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Hundreds protest cuts to BC ferries at BC legislature

Photo of North Island MLA Claire Trevena speaks to British Columbia residents gathered on the lawn of the BC Parliament buildings to protest cuts to BC Ferries schedules. All photos by Bill Weaver.

Hundreds  gathered outside the BC legislature in Victoria to protest cuts and  fare hikes at BC Ferries.

"Anger and frustration at the ever escalating ferry fares and the proposed service cuts has reached the boiling point," said Kathy Ramsay, a Gabriola Island resident, in the Gabriola Sounder. Ramsay was infuriated last June when BC Ferries stranded her daughter in Nanaimo overnight for being 10 cents short on the fare. 

The  ‘Defend Our Marine Highways’ protest is one of the largest protests against BC Ferries to have occurred in years. 

Earlier today, the BC government prepared a "fact sheet" in defence of its cuts, claiming that it has challenged BC Ferries to find $15 million in "efficiencies", or reduced costs, through to 2016. The provincial government claimed it was "protecting taxpayers' significant investment" in ferries by reducing the seniors' fare discount and pursuing a project to add gambling slot machines on one of BC Ferries' major routes between Schwartz Bay and Tsawwassen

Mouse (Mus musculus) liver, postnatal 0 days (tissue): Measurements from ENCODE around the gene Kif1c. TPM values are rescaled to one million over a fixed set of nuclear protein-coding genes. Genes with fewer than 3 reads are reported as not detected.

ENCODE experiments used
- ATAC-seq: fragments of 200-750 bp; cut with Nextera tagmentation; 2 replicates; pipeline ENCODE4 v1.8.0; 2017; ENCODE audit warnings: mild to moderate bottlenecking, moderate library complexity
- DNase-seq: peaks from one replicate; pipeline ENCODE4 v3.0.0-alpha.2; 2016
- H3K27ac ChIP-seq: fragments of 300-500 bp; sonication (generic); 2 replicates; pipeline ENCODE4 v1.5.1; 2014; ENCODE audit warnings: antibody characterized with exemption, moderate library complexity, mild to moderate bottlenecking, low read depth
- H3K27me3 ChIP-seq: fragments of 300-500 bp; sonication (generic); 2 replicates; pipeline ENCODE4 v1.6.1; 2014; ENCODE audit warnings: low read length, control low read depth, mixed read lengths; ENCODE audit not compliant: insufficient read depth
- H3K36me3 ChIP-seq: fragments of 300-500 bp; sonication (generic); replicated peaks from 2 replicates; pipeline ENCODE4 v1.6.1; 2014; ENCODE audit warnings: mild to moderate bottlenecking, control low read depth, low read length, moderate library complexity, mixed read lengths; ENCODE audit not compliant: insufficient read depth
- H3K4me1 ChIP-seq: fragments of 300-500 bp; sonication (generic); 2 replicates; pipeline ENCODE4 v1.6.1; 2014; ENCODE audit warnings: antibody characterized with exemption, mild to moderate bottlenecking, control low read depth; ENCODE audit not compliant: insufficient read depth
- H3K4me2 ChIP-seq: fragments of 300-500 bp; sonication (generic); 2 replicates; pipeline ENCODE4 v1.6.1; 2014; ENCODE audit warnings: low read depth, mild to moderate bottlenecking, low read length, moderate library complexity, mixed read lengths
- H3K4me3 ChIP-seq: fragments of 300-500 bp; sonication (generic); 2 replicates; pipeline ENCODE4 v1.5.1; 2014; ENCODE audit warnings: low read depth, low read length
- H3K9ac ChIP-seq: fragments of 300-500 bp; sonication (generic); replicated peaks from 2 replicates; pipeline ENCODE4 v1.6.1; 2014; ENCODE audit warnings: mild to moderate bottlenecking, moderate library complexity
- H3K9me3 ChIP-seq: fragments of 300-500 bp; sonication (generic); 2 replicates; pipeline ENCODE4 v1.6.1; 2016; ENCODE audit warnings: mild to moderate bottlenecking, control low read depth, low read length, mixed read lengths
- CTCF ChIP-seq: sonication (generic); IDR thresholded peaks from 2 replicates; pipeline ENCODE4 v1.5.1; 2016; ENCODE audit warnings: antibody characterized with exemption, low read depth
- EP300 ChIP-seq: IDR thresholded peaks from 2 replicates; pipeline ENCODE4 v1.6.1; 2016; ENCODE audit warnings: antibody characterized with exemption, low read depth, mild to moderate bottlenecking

But protesters said the province wasn't consulting enough with people who rely on BC Ferries on a regular basis. 

"Despite clear evidence that the cuts and increases are impacting families, businesses, seniors, commuters, youth, tourism and property values, the Province remains indifferent," Ramsay said. 

North Island MLA Claire Trevena said Transportation Minister Todd Stone neglected to take people's views into account when implementing the changes to BC Ferries.

"He clearly has no idea what it's like to either run a tourism business nor to travel a ferry nor to depend on ferries for their business," she said in the Courier Islander last month.  

"The Minister of Transportation didn't bother going to hear from the affected communities, so I wonder whether he's bothered to read any of the dozens and dozens of letters from chambers of commerce, from tourism operators and from businesses decrying his decision."

Photo by Bill Weaver 

Photo by Bill Weaver 

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